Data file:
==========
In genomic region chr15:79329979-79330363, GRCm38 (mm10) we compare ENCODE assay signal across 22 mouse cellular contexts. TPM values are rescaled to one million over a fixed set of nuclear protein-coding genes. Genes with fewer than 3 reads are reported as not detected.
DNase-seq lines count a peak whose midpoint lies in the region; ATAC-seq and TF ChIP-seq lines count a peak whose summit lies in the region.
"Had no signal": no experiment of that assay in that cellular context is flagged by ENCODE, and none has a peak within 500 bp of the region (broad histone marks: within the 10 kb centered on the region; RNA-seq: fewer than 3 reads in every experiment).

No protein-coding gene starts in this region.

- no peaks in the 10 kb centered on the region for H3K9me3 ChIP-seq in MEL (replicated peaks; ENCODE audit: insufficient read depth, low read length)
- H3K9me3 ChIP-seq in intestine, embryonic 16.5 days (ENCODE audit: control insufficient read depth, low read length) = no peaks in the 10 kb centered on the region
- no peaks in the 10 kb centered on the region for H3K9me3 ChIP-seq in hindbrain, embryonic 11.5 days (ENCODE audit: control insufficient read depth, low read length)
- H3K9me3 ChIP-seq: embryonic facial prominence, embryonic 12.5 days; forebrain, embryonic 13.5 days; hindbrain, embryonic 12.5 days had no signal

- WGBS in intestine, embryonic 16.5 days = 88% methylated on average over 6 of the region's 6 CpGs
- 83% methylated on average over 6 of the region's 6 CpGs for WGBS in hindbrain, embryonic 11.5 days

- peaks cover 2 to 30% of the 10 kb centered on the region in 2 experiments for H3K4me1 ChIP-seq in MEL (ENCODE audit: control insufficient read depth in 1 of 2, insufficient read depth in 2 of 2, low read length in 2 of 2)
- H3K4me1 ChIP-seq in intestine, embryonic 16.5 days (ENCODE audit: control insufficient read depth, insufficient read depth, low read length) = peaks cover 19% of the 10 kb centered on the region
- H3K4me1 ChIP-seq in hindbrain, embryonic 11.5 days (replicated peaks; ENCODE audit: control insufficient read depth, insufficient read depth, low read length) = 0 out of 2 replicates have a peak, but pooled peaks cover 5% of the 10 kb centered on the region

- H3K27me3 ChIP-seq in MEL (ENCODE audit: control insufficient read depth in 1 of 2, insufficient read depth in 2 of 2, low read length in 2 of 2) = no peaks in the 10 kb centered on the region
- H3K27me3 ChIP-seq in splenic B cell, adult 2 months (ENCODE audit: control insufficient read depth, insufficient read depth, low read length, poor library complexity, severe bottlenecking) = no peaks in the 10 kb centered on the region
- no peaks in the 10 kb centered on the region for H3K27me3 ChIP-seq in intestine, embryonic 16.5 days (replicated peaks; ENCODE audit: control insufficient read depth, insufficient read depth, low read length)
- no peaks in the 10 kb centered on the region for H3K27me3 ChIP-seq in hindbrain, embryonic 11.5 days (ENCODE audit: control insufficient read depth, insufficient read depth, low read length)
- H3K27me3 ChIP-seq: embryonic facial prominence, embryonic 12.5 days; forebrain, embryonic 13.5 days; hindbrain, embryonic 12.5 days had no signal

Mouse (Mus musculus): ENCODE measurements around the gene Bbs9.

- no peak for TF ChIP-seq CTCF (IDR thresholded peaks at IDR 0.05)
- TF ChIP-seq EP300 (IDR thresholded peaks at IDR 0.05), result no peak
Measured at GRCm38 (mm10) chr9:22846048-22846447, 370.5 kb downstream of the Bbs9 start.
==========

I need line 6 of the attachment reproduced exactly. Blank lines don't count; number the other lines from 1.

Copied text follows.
- H3K9me3 ChIP-seq in intestine, embryonic 16.5 days (ENCODE audit: control insufficient read depth, low read length) = no peaks in the 10 kb centered on the region